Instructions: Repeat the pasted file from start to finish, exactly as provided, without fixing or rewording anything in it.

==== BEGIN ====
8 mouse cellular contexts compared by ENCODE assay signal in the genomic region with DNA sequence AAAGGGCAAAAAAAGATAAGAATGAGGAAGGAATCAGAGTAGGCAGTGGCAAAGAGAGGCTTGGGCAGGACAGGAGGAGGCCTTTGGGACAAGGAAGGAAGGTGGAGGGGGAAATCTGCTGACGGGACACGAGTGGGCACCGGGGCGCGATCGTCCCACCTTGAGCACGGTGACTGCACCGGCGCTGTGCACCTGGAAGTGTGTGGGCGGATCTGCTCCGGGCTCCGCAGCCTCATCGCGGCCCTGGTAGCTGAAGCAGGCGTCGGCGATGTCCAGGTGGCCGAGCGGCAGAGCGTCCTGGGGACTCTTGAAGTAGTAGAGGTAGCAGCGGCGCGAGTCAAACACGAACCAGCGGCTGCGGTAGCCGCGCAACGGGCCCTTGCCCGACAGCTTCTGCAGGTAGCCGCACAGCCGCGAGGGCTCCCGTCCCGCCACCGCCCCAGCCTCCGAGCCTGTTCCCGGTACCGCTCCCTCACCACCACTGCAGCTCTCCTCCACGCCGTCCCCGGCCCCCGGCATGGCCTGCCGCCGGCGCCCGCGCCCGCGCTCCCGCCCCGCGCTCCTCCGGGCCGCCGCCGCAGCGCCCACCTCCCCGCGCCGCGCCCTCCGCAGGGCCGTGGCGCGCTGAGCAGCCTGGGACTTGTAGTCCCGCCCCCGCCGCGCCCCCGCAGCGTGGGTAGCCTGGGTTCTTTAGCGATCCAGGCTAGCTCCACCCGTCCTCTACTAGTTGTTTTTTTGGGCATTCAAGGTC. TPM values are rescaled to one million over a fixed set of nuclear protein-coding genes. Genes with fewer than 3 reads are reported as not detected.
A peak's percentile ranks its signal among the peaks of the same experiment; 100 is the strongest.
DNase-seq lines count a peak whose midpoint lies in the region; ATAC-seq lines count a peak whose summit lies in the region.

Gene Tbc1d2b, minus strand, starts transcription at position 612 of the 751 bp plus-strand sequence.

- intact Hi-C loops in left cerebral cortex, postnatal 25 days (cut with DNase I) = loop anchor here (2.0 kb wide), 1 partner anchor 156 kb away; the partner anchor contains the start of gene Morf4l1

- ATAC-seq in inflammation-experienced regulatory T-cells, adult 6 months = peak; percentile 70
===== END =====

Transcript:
8 mouse cellular contexts compared by ENCODE assay signal in the genomic region with DNA sequence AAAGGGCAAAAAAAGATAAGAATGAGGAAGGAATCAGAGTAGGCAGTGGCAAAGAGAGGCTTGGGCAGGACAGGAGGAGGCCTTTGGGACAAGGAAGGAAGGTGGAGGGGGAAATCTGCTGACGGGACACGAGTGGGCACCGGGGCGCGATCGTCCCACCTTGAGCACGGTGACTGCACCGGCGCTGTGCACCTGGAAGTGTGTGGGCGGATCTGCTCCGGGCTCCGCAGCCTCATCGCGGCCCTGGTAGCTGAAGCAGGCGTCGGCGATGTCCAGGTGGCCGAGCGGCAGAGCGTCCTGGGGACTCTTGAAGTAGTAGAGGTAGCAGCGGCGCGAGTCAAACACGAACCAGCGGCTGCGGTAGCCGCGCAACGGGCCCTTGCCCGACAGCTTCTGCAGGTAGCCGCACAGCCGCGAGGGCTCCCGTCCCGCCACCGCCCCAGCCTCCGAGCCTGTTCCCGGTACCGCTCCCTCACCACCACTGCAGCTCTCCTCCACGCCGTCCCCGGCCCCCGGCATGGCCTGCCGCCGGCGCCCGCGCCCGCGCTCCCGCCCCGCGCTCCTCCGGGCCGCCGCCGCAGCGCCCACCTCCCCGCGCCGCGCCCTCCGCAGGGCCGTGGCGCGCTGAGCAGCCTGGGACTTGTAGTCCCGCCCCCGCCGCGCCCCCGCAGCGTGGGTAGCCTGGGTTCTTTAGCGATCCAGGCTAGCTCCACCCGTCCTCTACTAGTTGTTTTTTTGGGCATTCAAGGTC. TPM values are rescaled to one million over a fixed set of nuclear protein-coding genes. Genes with fewer than 3 reads are reported as not detected.
A peak's percentile ranks its signal among the peaks of the same experiment; 100 is the strongest.
DNase-seq lines count a peak whose midpoint lies in the region; ATAC-seq lines count a peak whose summit lies in the region.

Gene Tbc1d2b, minus strand, starts transcription at position 612 of the 751 bp plus-strand sequence.

- intact Hi-C loops in left cerebral cortex, postnatal 25 days (cut with DNase I) = loop anchor here (2.0 kb wide), 1 partner anchor 156 kb away; the partner anchor contains the start of gene Morf4l1

- ATAC-seq in inflammation-experienced regulatory T-cells, adult 6 months = peak; percentile 70